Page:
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Video Above: The War in Donbas

By Kris Osborn - President & Editor-In-Chief, Warrior Maven

In the initial weeks of the war, Russia’s heavy missile and artillery bombardment of Ukrainian civilian areas revealed what appeared to be a deliberate effort to “terrorize” and even “torture” the Ukrainian people, by murdering children, exploding apartment buildings and indiscriminately destroying entire civilian neighborhoods.

What makes this all the more disturbing is the clearly known reality that Russia of course has precision-guided weapons and, should it wish to, could easily pinpoint military targets with surgical bomb and missile strikes. Therefore, the attacks on civilians appeared quite deliberate right from the start, given that Russia has the technical means to avoid that. 

Precision-guided artillery and GPS-guided land missiles, for example, have existed since 2007 when the Army fired Excalibur, a GPS-guided artillery shell able to pinpoint exact targets from 30km away. 

Russia's Precision Guided Munitions

Russia has of course its own arsenal of equivalent precision-munitions, which not only give commanders more options and enable for precise strikes, but they also offer the possibility of launching extremely effective attacks “without” having to kill civilians and destroy the infrastructure of the attacked country.

Now however, the Pentagon says Russia is in fact running out of precision munitions due to the overwhelming amount of weapons they have fired.

“There has been an effect on Putin's ability to restock and resupply particularly in the -- in the realm of components to some of his systems and his precision-guided munitions. I think that's about as far as I'm willing to go. They've already faced an issue in terms of replenishing their inventories because of components to some of those systems, and that's already had a practical effect on Putin,” a senior Pentagon official recently told reporters, according to a transcript.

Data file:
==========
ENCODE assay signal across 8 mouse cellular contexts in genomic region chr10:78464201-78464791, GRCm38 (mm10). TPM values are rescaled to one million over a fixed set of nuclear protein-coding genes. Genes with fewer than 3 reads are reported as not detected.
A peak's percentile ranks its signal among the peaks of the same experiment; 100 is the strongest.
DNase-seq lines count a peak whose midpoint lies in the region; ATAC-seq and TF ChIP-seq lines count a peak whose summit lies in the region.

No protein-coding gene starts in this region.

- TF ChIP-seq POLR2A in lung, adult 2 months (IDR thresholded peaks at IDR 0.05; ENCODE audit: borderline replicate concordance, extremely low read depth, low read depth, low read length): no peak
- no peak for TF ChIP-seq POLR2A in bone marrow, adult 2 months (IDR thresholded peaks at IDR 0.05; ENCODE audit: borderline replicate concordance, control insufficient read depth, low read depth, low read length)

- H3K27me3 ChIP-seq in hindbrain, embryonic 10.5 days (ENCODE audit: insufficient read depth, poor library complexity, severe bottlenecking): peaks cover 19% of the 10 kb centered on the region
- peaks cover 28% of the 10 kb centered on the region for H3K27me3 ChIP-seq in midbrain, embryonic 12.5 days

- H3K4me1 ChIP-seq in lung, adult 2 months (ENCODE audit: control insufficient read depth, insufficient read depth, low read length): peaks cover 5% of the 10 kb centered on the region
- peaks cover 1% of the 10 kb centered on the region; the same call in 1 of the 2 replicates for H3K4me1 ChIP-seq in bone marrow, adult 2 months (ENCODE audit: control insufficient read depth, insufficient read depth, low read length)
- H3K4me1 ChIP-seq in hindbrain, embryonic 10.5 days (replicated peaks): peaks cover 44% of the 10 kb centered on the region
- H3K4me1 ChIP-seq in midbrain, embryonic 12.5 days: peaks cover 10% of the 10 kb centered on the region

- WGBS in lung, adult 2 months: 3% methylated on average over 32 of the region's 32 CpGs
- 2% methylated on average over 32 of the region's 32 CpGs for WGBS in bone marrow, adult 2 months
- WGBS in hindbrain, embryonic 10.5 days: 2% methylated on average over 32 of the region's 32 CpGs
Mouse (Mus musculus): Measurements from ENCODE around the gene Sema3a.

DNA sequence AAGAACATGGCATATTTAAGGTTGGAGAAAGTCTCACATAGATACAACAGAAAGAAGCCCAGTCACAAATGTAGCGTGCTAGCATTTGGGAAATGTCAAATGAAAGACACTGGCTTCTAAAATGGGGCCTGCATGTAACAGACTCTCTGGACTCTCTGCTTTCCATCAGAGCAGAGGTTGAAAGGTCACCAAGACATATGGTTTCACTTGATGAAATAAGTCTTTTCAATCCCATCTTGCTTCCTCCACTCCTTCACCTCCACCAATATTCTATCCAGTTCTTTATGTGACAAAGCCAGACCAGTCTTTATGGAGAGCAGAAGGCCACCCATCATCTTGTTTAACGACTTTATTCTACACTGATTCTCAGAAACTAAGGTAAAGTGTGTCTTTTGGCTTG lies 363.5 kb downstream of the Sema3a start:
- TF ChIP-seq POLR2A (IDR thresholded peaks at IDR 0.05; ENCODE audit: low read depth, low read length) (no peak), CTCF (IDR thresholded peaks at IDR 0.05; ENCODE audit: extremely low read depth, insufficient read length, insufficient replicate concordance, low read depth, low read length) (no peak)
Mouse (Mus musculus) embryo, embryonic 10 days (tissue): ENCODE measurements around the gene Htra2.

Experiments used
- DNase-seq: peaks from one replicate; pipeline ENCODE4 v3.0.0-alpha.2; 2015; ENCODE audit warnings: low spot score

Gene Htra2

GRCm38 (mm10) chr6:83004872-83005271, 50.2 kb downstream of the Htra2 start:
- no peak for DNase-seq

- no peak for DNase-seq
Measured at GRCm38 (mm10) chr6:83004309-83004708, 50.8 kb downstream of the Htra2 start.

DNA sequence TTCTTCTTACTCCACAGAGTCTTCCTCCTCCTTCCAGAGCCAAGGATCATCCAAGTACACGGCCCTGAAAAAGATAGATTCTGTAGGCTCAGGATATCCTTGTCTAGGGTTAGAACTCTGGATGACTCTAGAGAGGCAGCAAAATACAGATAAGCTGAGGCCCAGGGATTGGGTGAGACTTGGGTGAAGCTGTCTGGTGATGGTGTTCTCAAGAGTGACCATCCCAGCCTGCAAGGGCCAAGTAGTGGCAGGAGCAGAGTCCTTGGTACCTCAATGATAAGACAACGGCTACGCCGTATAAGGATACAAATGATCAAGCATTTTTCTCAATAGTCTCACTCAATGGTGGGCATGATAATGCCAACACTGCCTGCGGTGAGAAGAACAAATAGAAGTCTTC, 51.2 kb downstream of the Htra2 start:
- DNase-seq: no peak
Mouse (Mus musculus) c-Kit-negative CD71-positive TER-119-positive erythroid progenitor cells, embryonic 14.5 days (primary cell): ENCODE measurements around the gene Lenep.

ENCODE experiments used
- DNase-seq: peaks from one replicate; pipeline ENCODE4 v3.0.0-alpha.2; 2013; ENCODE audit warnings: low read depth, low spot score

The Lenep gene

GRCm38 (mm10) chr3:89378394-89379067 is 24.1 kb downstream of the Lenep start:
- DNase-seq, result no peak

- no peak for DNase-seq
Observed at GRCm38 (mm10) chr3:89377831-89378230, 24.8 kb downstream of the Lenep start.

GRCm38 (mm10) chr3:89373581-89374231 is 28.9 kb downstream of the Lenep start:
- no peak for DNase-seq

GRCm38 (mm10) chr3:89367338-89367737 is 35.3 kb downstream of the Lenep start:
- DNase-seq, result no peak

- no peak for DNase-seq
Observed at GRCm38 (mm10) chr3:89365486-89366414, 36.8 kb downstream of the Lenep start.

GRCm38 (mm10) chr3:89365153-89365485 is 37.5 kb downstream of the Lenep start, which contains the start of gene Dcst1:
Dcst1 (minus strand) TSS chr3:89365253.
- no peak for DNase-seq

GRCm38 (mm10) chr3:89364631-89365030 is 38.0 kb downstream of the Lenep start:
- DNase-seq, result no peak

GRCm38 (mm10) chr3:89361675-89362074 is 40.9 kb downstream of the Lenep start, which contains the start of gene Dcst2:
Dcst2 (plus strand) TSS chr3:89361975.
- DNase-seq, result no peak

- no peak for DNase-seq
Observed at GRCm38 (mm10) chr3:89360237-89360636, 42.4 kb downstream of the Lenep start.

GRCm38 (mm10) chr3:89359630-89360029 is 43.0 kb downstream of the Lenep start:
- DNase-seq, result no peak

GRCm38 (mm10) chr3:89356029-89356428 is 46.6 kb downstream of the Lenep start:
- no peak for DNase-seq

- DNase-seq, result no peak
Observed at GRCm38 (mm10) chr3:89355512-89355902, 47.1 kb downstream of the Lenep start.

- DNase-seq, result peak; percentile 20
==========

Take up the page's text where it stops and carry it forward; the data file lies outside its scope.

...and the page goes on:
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Video Above: Russia Has Precision Weapons & Could Avoid Attacking Children & Civilians

A lack of precision weaponry is merely one of a handful of now well-known supply problems encountered by the Russian military, which seemed rather ill equipped to manage the kind of conflict which wound up unfolding in Ukraine.

An inability to fire precision weaponry is also likely something which could greatly impede Russia’s ability to advance into and take over Ukrainian territory. They will be able to indiscriminately launch unguided artillery bombardment attacks, but will not be able to pinpoint high value Ukrainian targets such as headquarters buildings, command and control centers or troop concentrations with precision weaponry. 

This could make it very difficult to advance into well-defended Ukrainian territory. Russia will likely have little to no ability to disrupt Ukrainian command and control, being unable to hit critical targets with precision weaponry. 

Ukraine's 155mm Howitzer

155mm Howitzer

Soldiers assigned to the 2nd Battalion, 32nd Field Artillery, 1st Brigade Combat Team, 101st Airborne Division, fire a M777 towed 155 mm Howitzer on Qayyarah West Airfield, Iraq, Aug. 10, 2019. The Soldiers conducted a fire mission to disrupt known enemy positions. As long as Daesh presents a threat, Combined Joint Task Force – Operation Inherent Resolve remains committed to enabling its defeat. (U.S. Army Reserve photo by Spc. DeAndre Pierce)

Ukraine, however, is getting many new 155mm Howitzer artillery systems, which may arrive with an ability to fire precision rounds. If that is true, Ukrainian defenders will be able to use drones to see where approaching Russian forces are and attack them with precision. Such a dynamic or imbalance in precision strike ability could greatly favor the Ukrainians and force Russia to simply mass high-risk linear mechanized assaults on entrenched and well defended Ukrainian soldiers ready to defend their homeland.

Kris Osborn is the President of Warrior Maven - Center for Military Modernization and the Defense Editor for the National Interest. Osborn previously served at the Pentagon as a Highly Qualified Expert with the Office of the Assistant Secretary of the Army—Acquisition, Logistics & Technology. Osborn has also worked as an anchor and on-air military specialist at national TV networks. He has appeared as a guest military expert on Fox News, MSNBC, The Military Channel, and The History Channel. He also has a Masters Degree in Comparative Literature from Columbia University.

Kris Osborn, Warrior Maven President

Kris Osborn, Warrior Maven President - Center for Military Modernization